Right now I’m downsizing from having had young adults in my house to just myself, and trying not to spend food money for a month or so while I adjust. My son and his friends moved into the basement suite so I gave them the big stuff (sacks of rice, etc). It’s amazing how many meals I can make from staple ingredients. Where I run into trouble is when I run out of cat food! Kitty won’t eat beans and rice or pancakes or edible weed salad, but there are mice outside if he’s hungry enough. When I go for a walk before lunch I try to find edible greens for a salad or the last few berries and fruits for “fruit medley jelly” (rose hips, quince, apples, cherry laurel berries, blackberries, fall raspberries, a bit of elderberry here, oregon grape there…add rhubarb, etc.). I live in a city so have to be careful to take only free food, branches hanging into the alleys, weeds in parks, etc., not from the community gardens or anyone’s yard. I’ve learned which blocks have apples as street trees, where they bounce off cars or land on the grass and you can fill a basket in no time (good cooking apples if not too bruised). My own apple harvest this season was small, and although my garden improves year to year, it didn’t produce much. I love your advice and economizing, hoping I can eventually get out of debt too.

  17. rose says

    barb .. looking at the date of the $15 starbucks snack .. it is almost exactly one yr ago today you posted that .. i am curious if the prices had gone up for 2 coffee’s and scones much in the one yr? ..
    yesterday i went to chic fil a for 1 lg bowl (actually, for us its one small bowl) of soup, 1 small salad, 1 large lemonade and 1 chicken breast patty(no bread, no salads stuff no mayo .. just the patty) and 1 small coleslaw…
    it came to $14! .. i almost died .. and the only reason why i went there is bc i didnt make any soup for hubby and he wanted some .. and the chic fil a was close to there and son wanted the lemonade and daughter wanted the patty and coleslaw .. i thought “well no more than $10 should do it” .. huh! .. i was wrong .. i was in a hurry and ran out of the chicken noodle soup (cans) i normally have stocked for him (it settles his stomach)… never again! .. never ever again … i was so upset (mainly at myself) and well .. i know things are high but come on! ..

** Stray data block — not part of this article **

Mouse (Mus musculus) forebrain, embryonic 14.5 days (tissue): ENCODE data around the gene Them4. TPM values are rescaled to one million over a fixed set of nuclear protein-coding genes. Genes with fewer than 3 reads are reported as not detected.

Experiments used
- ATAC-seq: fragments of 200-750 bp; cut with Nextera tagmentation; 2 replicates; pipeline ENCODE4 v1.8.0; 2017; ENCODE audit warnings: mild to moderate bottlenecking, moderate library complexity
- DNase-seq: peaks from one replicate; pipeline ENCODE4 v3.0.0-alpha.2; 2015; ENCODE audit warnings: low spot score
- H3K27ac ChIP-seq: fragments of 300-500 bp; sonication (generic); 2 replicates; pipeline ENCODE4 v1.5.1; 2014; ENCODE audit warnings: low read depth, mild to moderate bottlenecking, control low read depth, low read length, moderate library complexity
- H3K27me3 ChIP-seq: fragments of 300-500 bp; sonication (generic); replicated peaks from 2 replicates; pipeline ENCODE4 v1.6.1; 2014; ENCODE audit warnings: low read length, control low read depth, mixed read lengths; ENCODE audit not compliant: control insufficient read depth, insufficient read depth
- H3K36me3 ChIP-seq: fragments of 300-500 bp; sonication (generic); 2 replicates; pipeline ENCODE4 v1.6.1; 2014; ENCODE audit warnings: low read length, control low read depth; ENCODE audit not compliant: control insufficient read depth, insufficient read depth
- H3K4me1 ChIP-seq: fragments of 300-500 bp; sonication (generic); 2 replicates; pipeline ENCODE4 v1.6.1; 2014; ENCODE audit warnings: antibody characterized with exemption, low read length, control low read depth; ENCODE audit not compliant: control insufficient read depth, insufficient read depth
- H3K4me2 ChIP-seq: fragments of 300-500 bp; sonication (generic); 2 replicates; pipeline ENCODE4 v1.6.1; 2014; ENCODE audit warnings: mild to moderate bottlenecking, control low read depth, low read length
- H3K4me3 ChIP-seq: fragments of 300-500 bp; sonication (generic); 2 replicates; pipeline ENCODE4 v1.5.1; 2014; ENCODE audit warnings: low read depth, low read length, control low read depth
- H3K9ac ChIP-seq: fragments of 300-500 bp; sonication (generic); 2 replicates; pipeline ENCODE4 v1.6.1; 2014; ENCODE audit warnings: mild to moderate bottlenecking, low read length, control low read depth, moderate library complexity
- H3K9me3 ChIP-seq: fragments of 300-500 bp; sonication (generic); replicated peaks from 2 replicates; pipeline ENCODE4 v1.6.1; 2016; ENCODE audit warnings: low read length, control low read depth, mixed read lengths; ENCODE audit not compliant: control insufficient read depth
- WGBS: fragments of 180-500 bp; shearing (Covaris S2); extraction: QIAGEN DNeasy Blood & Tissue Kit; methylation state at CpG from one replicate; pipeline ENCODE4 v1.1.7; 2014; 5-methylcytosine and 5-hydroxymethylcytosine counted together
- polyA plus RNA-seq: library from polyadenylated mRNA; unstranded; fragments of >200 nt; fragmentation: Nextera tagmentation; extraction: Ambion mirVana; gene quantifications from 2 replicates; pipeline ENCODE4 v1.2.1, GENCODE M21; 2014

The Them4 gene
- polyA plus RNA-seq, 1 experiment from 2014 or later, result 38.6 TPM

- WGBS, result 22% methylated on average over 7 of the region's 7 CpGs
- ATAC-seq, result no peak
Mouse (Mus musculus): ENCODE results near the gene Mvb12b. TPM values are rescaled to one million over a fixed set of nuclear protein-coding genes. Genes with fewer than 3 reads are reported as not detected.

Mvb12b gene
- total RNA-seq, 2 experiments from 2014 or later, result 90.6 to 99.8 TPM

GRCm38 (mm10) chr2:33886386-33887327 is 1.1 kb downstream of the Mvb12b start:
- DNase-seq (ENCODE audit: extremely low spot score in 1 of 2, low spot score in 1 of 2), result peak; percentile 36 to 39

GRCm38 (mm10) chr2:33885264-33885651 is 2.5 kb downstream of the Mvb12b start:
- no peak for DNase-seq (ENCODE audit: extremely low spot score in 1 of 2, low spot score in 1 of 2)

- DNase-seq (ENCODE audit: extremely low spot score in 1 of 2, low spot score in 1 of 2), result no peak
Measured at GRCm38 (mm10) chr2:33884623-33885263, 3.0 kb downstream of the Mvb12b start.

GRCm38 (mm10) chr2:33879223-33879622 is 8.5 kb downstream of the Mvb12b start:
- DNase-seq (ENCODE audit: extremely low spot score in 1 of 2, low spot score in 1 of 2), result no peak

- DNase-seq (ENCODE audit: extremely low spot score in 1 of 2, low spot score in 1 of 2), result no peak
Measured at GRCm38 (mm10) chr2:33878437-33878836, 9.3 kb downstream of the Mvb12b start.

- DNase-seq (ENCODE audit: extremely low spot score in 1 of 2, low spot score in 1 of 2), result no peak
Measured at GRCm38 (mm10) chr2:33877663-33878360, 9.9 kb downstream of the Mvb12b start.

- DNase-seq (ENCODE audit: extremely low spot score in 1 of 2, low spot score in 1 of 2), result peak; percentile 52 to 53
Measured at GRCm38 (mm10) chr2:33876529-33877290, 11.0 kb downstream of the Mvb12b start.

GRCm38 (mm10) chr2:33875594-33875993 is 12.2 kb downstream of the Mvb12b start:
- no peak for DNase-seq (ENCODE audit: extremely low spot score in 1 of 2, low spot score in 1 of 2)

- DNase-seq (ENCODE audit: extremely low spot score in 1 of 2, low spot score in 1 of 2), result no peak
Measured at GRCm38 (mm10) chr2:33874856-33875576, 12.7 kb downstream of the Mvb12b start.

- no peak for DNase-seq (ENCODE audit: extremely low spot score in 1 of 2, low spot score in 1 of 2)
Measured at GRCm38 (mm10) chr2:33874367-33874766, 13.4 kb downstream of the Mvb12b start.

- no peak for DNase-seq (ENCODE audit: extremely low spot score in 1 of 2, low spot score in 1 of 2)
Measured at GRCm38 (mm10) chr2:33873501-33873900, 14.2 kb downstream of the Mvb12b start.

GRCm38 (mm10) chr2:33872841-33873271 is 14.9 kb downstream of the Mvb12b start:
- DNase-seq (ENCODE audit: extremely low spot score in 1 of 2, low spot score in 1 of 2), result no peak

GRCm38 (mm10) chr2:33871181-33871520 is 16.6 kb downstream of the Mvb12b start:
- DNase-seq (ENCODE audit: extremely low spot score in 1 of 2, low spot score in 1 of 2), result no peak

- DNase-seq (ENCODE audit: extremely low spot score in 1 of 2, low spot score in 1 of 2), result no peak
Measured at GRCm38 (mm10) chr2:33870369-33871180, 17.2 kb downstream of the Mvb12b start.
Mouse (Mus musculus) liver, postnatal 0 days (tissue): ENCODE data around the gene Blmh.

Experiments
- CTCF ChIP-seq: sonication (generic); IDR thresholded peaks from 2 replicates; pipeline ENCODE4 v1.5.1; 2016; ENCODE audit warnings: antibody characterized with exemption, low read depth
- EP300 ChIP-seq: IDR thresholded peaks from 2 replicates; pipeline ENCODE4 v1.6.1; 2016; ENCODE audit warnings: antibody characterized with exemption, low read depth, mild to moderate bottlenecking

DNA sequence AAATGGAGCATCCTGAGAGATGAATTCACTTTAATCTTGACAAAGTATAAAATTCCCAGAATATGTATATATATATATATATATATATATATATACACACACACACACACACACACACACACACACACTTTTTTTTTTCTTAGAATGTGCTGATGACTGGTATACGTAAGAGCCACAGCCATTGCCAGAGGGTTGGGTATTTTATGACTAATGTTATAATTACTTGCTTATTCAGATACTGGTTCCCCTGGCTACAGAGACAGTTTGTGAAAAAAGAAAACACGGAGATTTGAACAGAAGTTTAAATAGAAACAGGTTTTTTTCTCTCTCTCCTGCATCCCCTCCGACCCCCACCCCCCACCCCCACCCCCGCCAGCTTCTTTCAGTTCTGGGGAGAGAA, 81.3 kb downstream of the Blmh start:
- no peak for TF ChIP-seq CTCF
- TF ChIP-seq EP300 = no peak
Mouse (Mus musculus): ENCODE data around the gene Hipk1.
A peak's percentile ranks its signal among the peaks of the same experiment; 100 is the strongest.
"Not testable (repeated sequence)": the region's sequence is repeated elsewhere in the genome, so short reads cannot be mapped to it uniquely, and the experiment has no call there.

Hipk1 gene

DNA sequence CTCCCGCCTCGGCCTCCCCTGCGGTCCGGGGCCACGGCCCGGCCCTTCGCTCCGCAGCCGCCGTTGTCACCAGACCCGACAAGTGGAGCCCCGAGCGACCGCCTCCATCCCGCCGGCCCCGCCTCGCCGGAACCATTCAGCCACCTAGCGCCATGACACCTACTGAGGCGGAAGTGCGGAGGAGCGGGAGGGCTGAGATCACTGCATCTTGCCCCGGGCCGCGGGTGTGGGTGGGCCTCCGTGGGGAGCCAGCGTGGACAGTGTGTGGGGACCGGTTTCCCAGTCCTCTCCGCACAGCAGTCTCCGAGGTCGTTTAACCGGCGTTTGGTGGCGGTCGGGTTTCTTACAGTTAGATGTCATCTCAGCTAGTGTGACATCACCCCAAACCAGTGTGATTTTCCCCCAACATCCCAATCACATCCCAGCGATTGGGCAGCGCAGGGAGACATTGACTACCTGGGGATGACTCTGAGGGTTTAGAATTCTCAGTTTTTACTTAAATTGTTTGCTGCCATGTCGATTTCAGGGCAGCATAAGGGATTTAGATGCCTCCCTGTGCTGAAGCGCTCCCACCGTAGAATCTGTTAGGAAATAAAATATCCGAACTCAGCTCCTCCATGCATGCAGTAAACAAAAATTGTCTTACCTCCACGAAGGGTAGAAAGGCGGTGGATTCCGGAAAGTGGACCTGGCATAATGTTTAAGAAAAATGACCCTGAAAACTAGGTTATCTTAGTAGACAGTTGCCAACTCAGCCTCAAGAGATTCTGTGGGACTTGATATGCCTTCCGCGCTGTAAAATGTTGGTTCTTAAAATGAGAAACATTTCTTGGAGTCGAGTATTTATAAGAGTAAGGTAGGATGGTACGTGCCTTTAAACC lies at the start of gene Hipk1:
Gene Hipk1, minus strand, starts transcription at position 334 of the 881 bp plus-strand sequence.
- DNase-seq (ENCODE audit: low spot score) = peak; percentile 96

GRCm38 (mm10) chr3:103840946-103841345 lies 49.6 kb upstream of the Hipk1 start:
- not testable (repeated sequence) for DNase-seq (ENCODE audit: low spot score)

and just to let u know, i was told the soup they serve is homemade so i thought that would be good for him (normally i give him the cans of soup or i make it myself)..
    its a lesson learned ..
    just like another thing happened .. my son and daughter went to denny’s .. they know their dad loves the chicken noodle soup there .. so they are eating dinner and ask for 2 cups of soup to take home for their dad .. normally for the price denny’s charges for takeout soup is rather high compared to the container BUT .. and i mean BUT .. not only did the price stay the same but the soup was served in a container half the size smaller than before .. same soup, same price but much smaller container .. sad .. but true .. and i inquired about that too .. those huge bags of soup they get (where u just add like 10 cups of water or so ..might be less than that) is only $15/their cost .. i told my kids never again .. if they want to buy their father soup .. go to walmart and buy the cans of soup . if u want to buy soup already made (as a treat) . go to bob evans .. $6.99 for a quart of beef vegi soup .. homemade! .. or the bean/ham or chili or potatoe ..
    never again .. another lesson learned ..
    sorry to be rambling .. i know things are high .. and prices arent going down …